State-of-the-art farming methods would allow essential food items such as vegetables and fruits, fish and chicken to be grown vertically and simultaneously within the same building. The urban farmers who grow the food were to live within the same complex as well. Also, in order to produce a part of the energy to power the building, it was decided to grow algae (bio-fuel) on photo-bio-reactor pipes to be fixed to the parts of the façade receiving the most solar radiation. The market, seed storage, waste recycling center and many other allied spatial systems were to be located within the complex. Each of these spatial functions has individual daylight requirements and adjacency rules that must be satisfied for its optimum functioning. For example, the vegetable growth chamber must have adequate daylight, whereas the chicken growth chamber requires controlled daylight. The latter should preferably be far away from the farmers’ housing but closer to the markets. The fish growth chambers need to be at lower floors for structural reasons but as close to the vegetable growth chambers as possible. Such complexity in spatial and functional interrelationships and constraints means that a complex embryogenic type of parametric modelling is required.

For the purpose of this design scenario, versions of varying complexities of external embryogenies were used for evolutionary exploration. These iterations became progressively more complex and less abstract. One of the reasons for using external embryogenies is that the user retains more control over the final evolved form. Moreover, one can constantly improve the quality of evolved designs by making careful modifications to the embryogeny. However, one must ensure that this complex mapping process will always produce a legal phenotype.

Such complexity in spatial and functional interrelationships and constraints means that a complex embryogenic type of parametric modelling is required.

Iteration 1

For the first exploration, the design problem discussed above was split into a set of cubes that were allowed to float on an abstract site of 250m by 250m. Each cube represented a fragmented part of the various functions in the urban farm and was spatially positioned within a 3d grid.

The embryogeny used a direct representation for defining the positions of each of the cubes within the 3d grid. The genotype consisted of a set of real-valued genes in the range {0,1}. For each cube, the position was defined by three genes, which were mapped to a 3d coordinate position in the grid. No constraints whatsoever were set and hence cubes were allowed to float in space and multiple cubes were allowed to occupy the same position in the grid. Each phenotype was then allocated an overall fitness score by evaluating certain simple adjacency rules for each cube. The performance criteria for the evolutionary algorithm were to maximise the number of cubes satisfying the adjacency rules. An example of one of the design variants is shown below.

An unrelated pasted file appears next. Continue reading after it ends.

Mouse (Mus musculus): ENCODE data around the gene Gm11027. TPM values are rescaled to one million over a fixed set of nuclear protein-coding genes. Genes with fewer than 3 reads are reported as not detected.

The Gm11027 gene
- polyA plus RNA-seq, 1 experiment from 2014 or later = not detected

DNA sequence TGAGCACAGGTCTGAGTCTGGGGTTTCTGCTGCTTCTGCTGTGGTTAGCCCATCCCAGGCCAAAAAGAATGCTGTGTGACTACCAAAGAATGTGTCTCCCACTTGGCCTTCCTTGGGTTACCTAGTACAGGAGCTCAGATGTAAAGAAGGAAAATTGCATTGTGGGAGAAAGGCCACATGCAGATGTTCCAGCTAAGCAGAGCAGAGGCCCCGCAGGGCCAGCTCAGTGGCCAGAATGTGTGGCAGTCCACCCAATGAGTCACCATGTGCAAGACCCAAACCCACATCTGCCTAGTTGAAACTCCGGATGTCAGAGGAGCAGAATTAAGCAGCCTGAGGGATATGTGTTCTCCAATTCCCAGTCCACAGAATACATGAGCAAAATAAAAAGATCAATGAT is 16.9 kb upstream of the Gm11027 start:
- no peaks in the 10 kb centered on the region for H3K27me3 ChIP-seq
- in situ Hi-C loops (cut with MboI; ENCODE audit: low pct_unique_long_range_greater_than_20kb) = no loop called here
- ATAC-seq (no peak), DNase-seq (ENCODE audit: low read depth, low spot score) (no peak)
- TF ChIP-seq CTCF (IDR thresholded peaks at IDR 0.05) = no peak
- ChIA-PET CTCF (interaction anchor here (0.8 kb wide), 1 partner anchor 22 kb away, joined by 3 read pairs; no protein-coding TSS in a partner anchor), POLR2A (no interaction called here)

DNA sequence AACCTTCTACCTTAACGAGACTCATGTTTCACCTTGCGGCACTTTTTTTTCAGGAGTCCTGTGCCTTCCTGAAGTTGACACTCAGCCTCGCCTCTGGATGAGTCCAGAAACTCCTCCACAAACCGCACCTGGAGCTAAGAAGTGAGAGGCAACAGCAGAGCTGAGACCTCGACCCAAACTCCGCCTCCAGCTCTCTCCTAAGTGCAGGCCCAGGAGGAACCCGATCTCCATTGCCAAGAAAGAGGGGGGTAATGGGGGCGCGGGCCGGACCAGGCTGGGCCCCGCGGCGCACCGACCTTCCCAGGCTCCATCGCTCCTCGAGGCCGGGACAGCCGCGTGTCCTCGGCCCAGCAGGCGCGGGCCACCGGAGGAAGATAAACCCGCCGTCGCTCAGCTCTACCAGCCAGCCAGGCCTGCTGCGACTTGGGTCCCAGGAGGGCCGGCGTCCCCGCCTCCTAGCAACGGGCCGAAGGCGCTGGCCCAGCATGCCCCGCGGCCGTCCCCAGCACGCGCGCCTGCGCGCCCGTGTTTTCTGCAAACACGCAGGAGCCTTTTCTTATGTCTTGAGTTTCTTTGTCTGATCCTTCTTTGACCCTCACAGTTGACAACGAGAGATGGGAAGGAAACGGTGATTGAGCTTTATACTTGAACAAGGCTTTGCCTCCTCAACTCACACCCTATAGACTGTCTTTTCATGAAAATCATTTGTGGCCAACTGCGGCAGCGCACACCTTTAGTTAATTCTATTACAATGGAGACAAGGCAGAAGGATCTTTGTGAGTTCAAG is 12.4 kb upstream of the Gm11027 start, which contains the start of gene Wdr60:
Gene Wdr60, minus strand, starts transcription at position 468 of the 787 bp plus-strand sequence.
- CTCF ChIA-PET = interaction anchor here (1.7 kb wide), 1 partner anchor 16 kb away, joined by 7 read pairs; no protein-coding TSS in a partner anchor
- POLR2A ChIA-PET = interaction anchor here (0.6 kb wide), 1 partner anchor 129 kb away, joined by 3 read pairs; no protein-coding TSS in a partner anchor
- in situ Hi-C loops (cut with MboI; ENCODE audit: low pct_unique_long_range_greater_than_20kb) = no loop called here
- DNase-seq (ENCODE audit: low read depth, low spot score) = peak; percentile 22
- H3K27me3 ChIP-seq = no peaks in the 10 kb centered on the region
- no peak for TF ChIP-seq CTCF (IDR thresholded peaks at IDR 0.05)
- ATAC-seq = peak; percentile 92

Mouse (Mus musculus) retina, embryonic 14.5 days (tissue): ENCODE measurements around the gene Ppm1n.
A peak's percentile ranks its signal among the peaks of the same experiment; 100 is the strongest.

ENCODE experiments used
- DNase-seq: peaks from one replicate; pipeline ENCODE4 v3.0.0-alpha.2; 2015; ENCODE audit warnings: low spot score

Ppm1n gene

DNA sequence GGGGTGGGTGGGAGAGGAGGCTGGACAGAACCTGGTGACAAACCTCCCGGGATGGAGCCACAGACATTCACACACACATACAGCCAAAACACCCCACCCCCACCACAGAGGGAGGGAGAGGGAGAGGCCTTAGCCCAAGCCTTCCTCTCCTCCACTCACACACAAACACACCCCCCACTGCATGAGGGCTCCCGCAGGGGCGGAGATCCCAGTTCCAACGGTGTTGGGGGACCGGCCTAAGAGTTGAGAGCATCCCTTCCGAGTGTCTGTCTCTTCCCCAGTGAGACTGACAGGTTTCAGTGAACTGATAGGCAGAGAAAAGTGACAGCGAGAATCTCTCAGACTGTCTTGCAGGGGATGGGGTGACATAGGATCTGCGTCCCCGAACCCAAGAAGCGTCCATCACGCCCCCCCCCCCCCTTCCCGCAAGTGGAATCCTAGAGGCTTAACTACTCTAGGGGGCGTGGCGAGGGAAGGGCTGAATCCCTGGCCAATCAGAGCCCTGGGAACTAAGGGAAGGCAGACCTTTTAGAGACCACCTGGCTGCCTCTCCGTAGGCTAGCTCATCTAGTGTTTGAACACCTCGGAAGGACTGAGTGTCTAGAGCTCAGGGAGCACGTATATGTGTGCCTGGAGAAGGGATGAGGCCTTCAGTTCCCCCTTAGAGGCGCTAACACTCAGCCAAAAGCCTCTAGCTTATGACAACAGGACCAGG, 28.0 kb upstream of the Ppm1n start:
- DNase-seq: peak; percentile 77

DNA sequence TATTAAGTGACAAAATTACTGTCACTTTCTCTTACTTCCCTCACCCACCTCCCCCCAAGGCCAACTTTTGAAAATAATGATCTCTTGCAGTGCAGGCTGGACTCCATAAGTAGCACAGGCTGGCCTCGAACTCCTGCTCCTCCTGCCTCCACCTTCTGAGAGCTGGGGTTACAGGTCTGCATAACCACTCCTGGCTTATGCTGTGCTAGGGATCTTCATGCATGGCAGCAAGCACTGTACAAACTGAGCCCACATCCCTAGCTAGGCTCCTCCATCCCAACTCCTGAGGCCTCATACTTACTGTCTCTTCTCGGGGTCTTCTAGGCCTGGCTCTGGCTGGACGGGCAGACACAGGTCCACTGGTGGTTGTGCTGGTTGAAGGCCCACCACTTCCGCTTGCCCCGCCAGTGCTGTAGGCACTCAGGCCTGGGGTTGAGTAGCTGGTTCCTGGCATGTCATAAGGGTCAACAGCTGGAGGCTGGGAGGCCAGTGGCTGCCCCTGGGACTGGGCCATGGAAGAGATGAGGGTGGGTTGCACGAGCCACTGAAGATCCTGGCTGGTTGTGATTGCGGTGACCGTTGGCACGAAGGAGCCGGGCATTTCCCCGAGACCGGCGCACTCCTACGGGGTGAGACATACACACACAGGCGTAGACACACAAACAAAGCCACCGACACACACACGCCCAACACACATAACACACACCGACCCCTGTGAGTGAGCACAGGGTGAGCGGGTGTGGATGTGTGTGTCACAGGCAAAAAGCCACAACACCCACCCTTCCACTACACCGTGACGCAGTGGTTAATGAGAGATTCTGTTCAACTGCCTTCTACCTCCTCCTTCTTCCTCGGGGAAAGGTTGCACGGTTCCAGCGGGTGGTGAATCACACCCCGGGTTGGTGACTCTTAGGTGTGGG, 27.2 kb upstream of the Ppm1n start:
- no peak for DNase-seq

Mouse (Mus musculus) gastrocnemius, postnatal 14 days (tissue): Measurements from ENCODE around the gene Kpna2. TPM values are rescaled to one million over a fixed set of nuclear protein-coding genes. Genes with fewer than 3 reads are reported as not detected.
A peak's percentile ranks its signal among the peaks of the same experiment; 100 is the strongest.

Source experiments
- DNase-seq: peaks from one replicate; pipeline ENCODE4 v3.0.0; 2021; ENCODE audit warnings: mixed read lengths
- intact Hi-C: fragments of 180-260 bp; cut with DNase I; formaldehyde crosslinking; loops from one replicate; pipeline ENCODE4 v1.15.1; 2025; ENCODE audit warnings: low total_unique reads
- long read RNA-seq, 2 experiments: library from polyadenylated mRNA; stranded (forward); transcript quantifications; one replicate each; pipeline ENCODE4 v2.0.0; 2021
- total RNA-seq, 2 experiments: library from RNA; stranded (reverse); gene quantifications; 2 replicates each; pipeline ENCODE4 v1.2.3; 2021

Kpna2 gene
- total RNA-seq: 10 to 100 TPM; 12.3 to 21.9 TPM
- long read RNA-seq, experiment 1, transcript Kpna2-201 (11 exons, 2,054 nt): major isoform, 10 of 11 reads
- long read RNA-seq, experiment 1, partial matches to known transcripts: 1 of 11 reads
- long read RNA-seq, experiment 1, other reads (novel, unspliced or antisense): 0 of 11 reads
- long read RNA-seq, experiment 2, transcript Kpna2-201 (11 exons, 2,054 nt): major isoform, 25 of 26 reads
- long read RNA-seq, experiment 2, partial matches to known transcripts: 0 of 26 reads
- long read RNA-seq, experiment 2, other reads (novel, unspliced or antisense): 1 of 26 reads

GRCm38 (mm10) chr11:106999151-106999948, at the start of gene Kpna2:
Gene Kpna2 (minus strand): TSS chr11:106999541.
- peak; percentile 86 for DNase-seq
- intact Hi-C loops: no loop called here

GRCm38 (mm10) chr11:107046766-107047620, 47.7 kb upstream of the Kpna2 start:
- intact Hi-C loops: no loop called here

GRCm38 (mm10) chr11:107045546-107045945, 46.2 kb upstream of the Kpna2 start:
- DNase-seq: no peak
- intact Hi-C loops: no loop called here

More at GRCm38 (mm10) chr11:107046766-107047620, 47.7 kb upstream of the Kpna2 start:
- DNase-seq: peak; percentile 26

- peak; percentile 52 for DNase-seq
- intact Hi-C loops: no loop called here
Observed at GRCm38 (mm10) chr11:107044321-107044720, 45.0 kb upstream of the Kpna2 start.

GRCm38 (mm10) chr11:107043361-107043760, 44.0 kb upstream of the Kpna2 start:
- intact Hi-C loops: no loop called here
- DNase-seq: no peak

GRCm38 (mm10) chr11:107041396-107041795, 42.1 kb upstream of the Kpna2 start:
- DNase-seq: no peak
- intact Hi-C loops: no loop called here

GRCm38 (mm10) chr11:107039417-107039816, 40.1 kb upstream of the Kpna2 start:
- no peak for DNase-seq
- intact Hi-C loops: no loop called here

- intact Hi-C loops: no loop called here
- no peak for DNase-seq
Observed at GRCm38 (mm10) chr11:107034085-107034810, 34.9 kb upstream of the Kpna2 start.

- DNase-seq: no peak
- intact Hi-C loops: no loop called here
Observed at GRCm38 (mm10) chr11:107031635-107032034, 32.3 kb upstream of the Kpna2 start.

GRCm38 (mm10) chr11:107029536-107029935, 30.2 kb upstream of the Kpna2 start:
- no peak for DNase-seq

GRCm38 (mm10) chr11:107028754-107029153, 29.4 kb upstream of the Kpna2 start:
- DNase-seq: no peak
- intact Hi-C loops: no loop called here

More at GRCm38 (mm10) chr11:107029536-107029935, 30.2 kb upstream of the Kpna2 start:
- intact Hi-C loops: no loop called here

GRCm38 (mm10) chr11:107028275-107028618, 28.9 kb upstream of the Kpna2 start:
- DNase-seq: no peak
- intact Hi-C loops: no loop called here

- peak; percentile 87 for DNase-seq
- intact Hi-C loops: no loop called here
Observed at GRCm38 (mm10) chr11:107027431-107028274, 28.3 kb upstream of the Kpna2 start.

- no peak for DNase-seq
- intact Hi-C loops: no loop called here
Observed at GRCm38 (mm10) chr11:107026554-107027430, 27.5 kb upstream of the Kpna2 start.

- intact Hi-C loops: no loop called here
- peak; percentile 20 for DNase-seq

Exploring Embryogenies - Urban Farm - Version 1

Floating cubes – iteration 1 of embryogeny exploration.
Maximise – Adjacency Scores
Minimise – Overall Height

The aim of this experiment was to acquire an overall understanding of the behaviour of the cubes under the influence of the various adjacency rules. It was expected that the unconstrained freedom of position of each cube relative to all others would allow a variety of promising spatial patterns to be identified. However, although the exploration produced many phenotypes that satisfied most of the adjacency rules, it was very difficult to evaluate them visually and understand their behaviour due to their high variability. The main reason identified for the chaotic variability was the lack of constraints. Hence, in the next stage, additional constraints were introduced.

Phenotypes from iteration 1 was difficult to evaluate visually due to their high variability which was due to lack of constraints.

Iteration 2

In iteration 2, two constraints were introduced: cubes were not allowed to float, and multiple cubes were not allowed to occupy the same position in the grid. The same genotype representation was used, consisting of three real-valued genes in the range {0,1} for each cube. Two genes were mapped to a 2d coordinate position in the grid and the third gene was used to define the stacking order of the cubes. All the cubes with the same 2d coordinate were sorted according to the stacking gene, and were then stacked in that order, starting from the ground up. An example of one of the design variants is shown in the Figure below.

Exploring Embryogenies - Urban Farm - Version 2

Stacking cubes – iteration 2 of embryogeny exploration.
Maximise – Adjacency Scores
Minimise – Building Footprint